The phrase fully vaccinated has both annoyed and intrigued since I first heard it. In some ways it makes no sense, although I understand its origin and even the necessity for it. But surely we can come up with something better.
Seniors are particularly vulnerable to Covid-19. So far, 1 in 7 have gotten a booster shot of vaccine
That 1 in 7 includes both my husband and me:
Not long after we moved into a retirement community in Tacoma, WA, the obituary of one of the lovely friends we were lucky enough to make included the tidbit that he had contributed to the invention of pickleball. A brush with fame . . .
The feminist in me has been resentful ever since I learned how Rosalind Franklin has been left out of the story of the discovery of DNA.
A review of the recent book The Shattering: America in the 1960s by Kevin Boyle. The book opens with a photograph of a group of men and women in front of a bungalow:
The nostalgic setup — July 4, 1961, on a “rising middle class” block in Chicago — is deliberate. But “The Shattering,” which intertwines the civil rights movement, the Vietnam War and the sexual revolution, is no saccharine account. Boyle uses the story of Ed and Stella Cahill, the owners of that bungalow, to frame the book, showing readers how much had been gained by people like them — a prosperity built on inequality — and how their world would be shattered by the ‘60s.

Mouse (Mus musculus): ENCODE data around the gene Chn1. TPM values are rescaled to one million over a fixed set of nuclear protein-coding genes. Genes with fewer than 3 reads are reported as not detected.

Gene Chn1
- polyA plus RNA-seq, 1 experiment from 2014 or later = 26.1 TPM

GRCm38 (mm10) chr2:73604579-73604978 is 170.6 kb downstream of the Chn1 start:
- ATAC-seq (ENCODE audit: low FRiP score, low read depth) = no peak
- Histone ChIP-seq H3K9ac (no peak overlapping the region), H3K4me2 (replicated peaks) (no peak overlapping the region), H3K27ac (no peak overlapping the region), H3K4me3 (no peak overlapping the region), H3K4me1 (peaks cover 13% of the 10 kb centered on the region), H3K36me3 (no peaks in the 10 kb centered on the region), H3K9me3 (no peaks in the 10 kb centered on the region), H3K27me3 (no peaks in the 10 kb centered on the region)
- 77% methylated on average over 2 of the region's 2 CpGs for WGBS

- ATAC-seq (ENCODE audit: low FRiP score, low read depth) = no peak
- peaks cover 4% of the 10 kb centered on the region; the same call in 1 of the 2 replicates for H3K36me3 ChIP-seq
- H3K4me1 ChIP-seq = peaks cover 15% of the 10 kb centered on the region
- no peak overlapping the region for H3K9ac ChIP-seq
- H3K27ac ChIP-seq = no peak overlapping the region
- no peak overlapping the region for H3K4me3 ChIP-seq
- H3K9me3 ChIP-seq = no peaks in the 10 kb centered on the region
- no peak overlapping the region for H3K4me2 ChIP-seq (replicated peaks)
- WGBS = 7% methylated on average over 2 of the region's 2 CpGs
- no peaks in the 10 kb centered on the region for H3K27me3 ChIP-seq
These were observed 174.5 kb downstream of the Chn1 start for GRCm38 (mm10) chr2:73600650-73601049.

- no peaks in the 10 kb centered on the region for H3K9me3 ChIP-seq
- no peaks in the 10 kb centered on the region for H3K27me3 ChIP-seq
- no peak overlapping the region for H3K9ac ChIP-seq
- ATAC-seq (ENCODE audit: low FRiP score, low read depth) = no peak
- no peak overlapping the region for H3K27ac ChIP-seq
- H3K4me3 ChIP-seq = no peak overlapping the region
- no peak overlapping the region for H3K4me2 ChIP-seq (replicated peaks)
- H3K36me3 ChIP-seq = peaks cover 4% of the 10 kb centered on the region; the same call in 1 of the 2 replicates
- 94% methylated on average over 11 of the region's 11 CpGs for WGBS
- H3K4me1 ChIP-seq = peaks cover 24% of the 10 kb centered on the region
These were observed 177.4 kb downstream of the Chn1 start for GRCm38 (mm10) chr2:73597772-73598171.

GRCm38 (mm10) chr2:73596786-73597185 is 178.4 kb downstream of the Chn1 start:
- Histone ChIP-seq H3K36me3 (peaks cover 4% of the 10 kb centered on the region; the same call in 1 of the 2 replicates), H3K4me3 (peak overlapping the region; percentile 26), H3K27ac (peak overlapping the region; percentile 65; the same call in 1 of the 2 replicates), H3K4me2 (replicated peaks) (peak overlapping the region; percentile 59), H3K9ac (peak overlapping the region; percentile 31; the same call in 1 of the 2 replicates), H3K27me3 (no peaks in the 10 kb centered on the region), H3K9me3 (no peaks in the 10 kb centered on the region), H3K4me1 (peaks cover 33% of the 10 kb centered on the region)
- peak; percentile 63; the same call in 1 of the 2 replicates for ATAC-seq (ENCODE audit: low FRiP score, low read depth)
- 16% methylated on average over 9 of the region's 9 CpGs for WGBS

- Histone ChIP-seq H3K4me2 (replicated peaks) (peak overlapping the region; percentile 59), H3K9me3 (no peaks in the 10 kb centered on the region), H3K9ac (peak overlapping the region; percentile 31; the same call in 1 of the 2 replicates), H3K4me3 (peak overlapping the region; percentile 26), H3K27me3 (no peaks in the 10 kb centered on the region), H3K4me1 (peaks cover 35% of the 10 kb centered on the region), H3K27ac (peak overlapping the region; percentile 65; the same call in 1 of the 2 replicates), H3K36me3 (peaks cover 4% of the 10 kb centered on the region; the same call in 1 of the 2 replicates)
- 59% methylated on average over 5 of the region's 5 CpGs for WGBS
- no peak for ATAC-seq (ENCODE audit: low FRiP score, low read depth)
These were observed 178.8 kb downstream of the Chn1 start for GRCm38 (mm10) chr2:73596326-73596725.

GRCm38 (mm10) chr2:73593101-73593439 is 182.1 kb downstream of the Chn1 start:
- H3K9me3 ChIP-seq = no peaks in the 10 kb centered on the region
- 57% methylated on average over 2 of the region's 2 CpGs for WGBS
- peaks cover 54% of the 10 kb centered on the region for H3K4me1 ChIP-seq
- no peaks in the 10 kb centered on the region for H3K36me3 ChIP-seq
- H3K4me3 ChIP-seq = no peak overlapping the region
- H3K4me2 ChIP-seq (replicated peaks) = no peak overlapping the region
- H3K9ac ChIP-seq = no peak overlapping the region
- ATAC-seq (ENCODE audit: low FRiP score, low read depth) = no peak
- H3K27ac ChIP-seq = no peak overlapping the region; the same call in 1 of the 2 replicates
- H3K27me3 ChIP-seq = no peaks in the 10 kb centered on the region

Not only was there a new album, Voyage, the first in 40 years: 10 new songs that brought the original band together in the studio for the first time since a split that had been precipitated by the couples in the band divorcing. Not only that, but there was to be a new “immersive live experience”, in a bespoke stadium in London – nobody seemed to have noticed the planning application being published online – featuring futuristic de-aged “Abbatars” playing a potentially never-ending series of gigs. In the depths of a miserable year, it seemed, Abba were coming to rescue 2021.
“Now, so many of the catchphrases we got to know while eating in the COVID era are making their way into the firmament of the lexicon.”
“Dierdre Wolownick, whose son, Alex Honnold, is one of the world’s top rock climbers, ascended Yosemite’s El Capitan to celebrate her 70th birthday.”
I feel that I should offer a disclaimer here: Although I love collecting stories like this, stories of how older adults are stomping all over the stereotypes of aging, you won’t find me climbing any mountains or winning any weight-lifting competitions. But I admire those who do.
© 2021 by Mary Daniels Brown